For each of these factors, the journey from data to decision follows a pre-defined six-step process.


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Data to decision

First, an outcome metric is identified. For example, in the case of seeds, it could be ensuring the timely availability of the right mix, quantity and quality of seeds at the right price for farmers.

The second step would be identifying sources of data, officers responsible for entering the data into the DSS portal and establishing the frequency at which data will be updated.

Next, communication regarding this responsibility is sent from the department to the state’s relevant district, block and village officials, with specific deadlines to be met. Based on this communication, compliance is monitored and necessary reminders and instructions are further shared among the authorities concerned.

Finally, as data starts coming into the DSS portal from different parts of the state on a regular basis, it becomes amenable for analysis and collating insights. This information is used by the agricultural department’s bureaucratic leadership to assess progress during review meetings and take timely corrective action.

For instance, the Odisha government is now able to seek answers to questions as specific as ‘Which blocks have received deficient rain?’ ‘Which variety from the seed reserve stock should be sent and where is the nearest stock kept?’. This has ensured that generic, macro guiding principles are no longer used to solve a particular issue. Officials are now empowered enough to offer specific solutions to specific problems.


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Pest to policy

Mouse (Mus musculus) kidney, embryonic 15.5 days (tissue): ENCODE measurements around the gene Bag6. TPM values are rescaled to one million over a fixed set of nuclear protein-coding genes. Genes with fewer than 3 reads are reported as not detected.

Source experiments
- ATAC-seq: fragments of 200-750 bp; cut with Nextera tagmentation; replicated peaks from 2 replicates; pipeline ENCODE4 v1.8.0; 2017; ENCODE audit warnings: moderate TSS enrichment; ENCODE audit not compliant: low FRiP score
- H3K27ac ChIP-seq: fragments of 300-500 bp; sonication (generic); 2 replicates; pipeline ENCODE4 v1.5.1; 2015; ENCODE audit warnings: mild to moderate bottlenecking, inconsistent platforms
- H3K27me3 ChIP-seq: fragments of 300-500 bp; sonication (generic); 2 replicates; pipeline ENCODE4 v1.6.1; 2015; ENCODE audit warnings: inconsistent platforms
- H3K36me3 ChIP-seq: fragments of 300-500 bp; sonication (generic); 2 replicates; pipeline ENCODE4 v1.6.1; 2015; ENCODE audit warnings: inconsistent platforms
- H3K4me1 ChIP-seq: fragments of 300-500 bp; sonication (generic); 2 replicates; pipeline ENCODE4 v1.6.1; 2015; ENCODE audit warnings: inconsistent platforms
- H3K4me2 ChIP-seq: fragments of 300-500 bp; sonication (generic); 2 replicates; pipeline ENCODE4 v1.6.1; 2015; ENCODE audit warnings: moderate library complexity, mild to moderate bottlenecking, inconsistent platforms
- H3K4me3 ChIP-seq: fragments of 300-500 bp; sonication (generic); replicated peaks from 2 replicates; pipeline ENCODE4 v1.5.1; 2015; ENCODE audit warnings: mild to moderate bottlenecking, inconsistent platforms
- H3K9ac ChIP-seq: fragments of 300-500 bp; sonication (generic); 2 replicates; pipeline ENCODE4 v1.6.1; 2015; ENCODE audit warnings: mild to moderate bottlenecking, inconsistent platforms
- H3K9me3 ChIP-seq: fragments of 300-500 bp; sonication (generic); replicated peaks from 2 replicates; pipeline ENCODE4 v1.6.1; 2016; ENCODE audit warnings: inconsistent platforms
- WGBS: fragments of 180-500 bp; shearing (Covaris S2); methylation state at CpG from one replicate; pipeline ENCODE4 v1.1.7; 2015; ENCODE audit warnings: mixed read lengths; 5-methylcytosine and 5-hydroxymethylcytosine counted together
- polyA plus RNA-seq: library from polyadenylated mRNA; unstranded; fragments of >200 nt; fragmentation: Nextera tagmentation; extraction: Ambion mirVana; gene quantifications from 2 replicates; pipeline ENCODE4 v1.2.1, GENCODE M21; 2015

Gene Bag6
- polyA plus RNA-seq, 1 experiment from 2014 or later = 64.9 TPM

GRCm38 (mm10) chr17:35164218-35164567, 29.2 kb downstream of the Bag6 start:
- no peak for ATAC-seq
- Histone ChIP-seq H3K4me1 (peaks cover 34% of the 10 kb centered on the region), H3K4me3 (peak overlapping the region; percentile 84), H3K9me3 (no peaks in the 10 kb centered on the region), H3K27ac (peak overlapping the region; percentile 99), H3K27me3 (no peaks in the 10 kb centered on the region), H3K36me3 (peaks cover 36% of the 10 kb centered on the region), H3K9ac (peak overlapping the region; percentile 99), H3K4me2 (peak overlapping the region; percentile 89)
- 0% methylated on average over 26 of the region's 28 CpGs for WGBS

The utility of making data-backed decisions using the DSS is also evident in how Odisha has effectively tackled the challenge of crop loss due to pest attacks. Traditionally, the government used to deploy resources across all 314 blocks to prevent pest attacks. However, this was an inefficient and disproportionate utilisation of resources because not all blocks were susceptible to such attacks.

To mitigate the problem of pest attack, the Odisha government assessed data for 10 years, and based on that analysis, identified 57 endemic blocks. The government then expended its maximum resources on these 57 blocks to prevent pest attacks.

Armed with relevant data, Odisha’s agricultural department carried out information campaigns, training of extension workers and ensured the availability of pesticides. One of the remarkable results was that the state saw a 90 per cent reduction in pest attacks during the 2018 kharif season.

To further institutionalise data-backed policymaking, Odisha’s state government is releasing its Agriculture Policy 2020 Monday that underscores the use of DSS to inform the functioning of the entire agricultural ecosystem in the state.


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As states in India focus on carrying out agricultural reforms to boost productivity and farmer incomes, it is important that they equally prioritise transforming governance in agriculture using data and technology.

Ankur Bansal is the co-founder of Samagra | Transforming Governance, a mission-driven governance consulting firm. Samagra is working with the Government of Odisha to transform agriculture governance. Views are personal. 

This is the third in a four-part ThePrint-Samagra series that delves into complex governance challenges facing India and how they are being solved.